6. I have already referred to Illustration (b) of S. 236 Cr.P.C. which states that a person may be charged in the alternative and convicted of intentionally giving false evidence, although it cannot be proved which of the contradictory statements was false. Sri Vijaya Shankar has also relied on Umrao Lal v. State, , which is an authority for the proposition that in a prosecution under S. 193 IPC. if the prosecution succeeds in proving that the accused in the witness box deliberately made two statements which are so contradictory and irreconcilable with each other, that both cannot possibly be true, he can be convicted of perjury even without its being proved which one of them was not true.

7. Sri Malimath also contends that the examination of the petitioner by the learned Magistrate under S. 342 Cr.P.C., is not according to law and it has gravely prejudiced the petitioner. He has relied on Ajmer Singh v. State of Punjab, and Ramashankar Singh v. State of W. B., . He argues that the questions put by the Court to the petitioner were so long, involved and confusing that it was not possible for the petitioner to understand the same and give proper answers. If the petitioner had been properly questioned, she would have come out with an explanation. There is no doubt, the question put by the Magistrate are long and complicated. But the point for consideration is whether the petitioner has been prejudiced in her defence and whether it has caused failure of justice.

8. In Moseb Kaka v. State of W. B., , their Lordships, in paragraph 8, page 540, have observed as follows:

“There can be no doubt that this is very inadequate compliance with the salutary provisions of S. 342, Cr.P.C. It is regrettable that there has occurred in this case such a serious lacuna in procedure notwithstanding repeated insistence of this Court, in various decisions commencing Tara Singh v. State, on a due and fair compliance with the terms of S. 342 Cr.P.C. But it is also well recognised that a judgment is not to be set aside merely by reason of inadequate compliance with Section 342 Cr.P.C. It is settled that clear prejudice must be shown. This Court has clarified the position in relation to cases where accused is represented by Counsel at the trial and in appeal. It is up to the accused or his Counsel in such cases to satisfy the Court that such inadequate examination has resulted in miscarriage of justice.”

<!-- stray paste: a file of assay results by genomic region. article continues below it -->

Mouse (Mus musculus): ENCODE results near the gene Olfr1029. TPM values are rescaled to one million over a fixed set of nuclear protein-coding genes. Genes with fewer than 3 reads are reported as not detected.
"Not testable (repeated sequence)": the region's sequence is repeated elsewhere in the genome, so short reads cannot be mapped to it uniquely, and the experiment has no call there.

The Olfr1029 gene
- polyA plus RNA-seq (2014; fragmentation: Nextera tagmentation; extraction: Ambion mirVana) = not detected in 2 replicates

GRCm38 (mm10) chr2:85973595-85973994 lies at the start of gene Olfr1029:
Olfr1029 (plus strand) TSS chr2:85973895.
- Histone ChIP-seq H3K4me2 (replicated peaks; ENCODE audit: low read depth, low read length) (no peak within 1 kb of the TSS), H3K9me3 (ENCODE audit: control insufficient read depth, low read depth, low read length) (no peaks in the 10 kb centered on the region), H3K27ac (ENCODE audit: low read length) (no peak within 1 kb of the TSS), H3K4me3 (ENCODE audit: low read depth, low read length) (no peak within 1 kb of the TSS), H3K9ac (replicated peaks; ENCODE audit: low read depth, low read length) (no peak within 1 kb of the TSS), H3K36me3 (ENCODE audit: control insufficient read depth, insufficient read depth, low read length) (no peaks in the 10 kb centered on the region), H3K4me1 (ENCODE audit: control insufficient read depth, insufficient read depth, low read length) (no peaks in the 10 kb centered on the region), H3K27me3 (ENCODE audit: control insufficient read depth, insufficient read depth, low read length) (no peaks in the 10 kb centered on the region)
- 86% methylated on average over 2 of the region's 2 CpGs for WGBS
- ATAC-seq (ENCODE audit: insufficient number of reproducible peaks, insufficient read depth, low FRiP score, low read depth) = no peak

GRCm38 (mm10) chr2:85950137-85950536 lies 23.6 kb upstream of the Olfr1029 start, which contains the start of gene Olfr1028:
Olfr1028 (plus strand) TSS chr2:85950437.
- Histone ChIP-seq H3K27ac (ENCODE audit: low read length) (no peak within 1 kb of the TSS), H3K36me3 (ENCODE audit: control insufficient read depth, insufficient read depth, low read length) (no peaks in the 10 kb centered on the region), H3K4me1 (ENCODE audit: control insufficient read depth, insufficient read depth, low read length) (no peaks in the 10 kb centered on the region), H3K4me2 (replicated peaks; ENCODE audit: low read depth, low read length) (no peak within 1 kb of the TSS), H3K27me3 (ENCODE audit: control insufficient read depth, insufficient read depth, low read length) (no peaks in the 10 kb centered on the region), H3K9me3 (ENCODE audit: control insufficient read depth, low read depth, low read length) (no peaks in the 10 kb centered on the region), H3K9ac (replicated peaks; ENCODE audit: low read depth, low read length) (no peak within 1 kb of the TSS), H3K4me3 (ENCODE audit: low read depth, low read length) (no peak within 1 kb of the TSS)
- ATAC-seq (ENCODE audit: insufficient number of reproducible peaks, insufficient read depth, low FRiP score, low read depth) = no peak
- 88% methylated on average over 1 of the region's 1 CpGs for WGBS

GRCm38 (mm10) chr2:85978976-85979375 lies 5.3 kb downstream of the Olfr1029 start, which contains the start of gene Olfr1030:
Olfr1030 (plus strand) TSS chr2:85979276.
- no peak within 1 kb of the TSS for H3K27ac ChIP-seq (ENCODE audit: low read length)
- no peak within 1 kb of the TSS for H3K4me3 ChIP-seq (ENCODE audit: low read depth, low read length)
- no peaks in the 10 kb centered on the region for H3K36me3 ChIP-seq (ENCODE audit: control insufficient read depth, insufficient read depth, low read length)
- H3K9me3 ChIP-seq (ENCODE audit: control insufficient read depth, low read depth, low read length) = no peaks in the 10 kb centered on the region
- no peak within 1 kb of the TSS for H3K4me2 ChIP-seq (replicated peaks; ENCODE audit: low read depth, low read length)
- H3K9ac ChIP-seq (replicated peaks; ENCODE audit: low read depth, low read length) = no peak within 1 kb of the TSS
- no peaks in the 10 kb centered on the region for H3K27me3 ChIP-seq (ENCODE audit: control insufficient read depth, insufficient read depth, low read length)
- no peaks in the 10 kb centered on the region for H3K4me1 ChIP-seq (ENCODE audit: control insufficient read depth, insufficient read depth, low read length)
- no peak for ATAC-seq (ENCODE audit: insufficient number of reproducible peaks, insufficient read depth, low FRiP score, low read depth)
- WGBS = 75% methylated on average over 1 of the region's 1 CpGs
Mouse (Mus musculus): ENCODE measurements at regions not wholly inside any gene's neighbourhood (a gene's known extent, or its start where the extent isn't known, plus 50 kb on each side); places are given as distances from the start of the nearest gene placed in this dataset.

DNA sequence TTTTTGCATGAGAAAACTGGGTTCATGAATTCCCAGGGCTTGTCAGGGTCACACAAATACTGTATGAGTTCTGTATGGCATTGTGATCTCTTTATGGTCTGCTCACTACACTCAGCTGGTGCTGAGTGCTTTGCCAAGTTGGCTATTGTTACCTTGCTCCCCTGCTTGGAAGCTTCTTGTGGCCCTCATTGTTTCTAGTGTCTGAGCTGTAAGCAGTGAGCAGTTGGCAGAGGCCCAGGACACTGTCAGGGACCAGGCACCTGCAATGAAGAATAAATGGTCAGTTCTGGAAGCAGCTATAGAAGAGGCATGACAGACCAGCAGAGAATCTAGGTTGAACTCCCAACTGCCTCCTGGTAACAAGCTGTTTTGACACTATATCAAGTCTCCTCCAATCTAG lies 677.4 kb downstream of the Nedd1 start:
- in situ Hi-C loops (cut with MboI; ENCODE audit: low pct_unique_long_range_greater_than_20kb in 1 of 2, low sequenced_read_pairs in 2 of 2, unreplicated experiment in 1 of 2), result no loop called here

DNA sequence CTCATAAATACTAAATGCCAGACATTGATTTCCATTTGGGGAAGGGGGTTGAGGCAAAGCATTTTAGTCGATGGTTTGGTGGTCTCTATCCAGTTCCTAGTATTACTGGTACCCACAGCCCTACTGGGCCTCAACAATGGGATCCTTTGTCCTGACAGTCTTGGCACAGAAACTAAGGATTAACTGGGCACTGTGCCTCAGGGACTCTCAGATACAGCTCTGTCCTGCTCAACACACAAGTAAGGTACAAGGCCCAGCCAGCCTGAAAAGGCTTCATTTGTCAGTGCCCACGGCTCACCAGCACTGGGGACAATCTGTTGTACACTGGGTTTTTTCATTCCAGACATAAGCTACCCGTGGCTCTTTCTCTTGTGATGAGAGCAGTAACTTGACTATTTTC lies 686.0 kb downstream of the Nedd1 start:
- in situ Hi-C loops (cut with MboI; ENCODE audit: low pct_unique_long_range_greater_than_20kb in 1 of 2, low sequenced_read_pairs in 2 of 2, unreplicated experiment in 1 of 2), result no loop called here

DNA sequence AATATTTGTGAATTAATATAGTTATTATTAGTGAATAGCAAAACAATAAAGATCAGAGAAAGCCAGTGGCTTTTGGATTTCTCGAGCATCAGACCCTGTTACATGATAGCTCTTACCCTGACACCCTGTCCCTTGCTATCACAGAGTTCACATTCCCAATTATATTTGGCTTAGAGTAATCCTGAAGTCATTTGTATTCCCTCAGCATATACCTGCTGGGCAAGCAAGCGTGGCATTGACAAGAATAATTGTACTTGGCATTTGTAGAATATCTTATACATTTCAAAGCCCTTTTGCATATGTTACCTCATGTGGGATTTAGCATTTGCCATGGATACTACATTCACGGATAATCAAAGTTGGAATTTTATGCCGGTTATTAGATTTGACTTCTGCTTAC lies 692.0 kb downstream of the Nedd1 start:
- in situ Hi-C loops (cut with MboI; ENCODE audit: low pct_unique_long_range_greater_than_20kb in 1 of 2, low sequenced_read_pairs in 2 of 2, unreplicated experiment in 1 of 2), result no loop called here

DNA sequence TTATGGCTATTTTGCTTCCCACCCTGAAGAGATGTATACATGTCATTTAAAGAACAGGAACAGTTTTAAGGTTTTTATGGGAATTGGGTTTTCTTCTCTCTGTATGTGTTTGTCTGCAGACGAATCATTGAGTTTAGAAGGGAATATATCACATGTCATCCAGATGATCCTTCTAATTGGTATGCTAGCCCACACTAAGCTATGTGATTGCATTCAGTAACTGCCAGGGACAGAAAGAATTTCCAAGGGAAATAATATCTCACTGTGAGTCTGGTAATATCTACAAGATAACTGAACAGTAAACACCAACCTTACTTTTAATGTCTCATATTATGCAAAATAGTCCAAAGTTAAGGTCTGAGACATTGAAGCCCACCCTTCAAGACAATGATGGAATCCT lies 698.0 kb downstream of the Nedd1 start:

The charge which the petitioner was upon to meet was a simple one. The case was that she made two totally contradictory statements on oath in P. R. Case No. 5/63 and P. R. Case No. 2 of 1965. The petitioner denied that she made the statement alleged in P. R. Case No 5/63. Hence, I am of opinion that it cannot be said that the petitioner has been prejudiced and it has resulted in miscarriage of justice.

9. Sri Malimath has further contended that the statement under S. 512 Cr.P.C. made by the petitioner cannot be made use of when the petitioner is alive and can give evidence. Further, he contends S. 512 Cr.P.C. is only a mode of recording evidence. It is neither an enquiry nor a trial. The petitioner was not a witness when her statement was recorded under S. 512 Cr.P.C. He also argues that a complaint could not be made under S. 479A Cr. P.C. by the Committal Court. It could be made only by the Sessions Court to whom the accused is committed. There is no final order disposing of the case when the accused is committed to the Court of Session for trial. Committal proceedings are not independent proceedings, but only a stage of the judicial proceedings before the Sessions Judge who and it is only the Sessions Judge who has jurisdiction to file a complaint under S.479-A Cr.P.C. If the Committal Court and the Sessions Court both have jurisdiction to pass an order under S. 479A, this would result in conflicting orders.

9A. It may be pointed out that the contentions mentioned above have not been urged either in the trial Court or in the appeal before the Sessions Court. This Court has not got the benefit of the views of the Courts below on these questions. Since Sri Malimath argues that they are questions of law and could be raised revision, I will deal with these points shortly.